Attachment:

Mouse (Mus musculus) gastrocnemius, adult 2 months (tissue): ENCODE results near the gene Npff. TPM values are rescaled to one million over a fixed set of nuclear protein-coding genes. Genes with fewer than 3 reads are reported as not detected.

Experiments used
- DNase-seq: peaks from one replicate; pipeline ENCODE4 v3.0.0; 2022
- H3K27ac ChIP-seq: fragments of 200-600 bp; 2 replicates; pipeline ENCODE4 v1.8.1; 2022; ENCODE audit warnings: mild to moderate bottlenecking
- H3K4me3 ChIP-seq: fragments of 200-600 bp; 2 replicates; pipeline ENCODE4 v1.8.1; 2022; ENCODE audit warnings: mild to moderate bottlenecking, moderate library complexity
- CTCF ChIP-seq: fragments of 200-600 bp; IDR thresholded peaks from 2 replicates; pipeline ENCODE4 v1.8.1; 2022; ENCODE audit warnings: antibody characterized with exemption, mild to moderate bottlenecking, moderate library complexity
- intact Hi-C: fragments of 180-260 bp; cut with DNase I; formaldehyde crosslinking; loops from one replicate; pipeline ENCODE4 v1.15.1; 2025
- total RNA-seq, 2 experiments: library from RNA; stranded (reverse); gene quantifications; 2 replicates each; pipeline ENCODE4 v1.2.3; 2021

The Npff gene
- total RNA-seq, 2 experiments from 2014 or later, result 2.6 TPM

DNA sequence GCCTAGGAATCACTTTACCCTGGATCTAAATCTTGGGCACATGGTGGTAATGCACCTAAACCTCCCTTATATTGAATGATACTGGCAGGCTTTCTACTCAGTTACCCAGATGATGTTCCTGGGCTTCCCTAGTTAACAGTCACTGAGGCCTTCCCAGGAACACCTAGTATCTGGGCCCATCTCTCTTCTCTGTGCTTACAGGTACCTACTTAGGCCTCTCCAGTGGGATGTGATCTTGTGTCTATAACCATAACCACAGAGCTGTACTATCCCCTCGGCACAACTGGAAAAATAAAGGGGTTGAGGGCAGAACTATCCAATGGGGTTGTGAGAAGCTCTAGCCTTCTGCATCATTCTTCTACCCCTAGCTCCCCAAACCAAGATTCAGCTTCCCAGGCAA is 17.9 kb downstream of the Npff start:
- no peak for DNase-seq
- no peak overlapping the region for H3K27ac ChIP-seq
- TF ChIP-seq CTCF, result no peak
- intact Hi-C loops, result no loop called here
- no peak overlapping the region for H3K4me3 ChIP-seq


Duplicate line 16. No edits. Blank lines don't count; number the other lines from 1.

- no peak overlapping the region for H3K4me3 ChIP-seq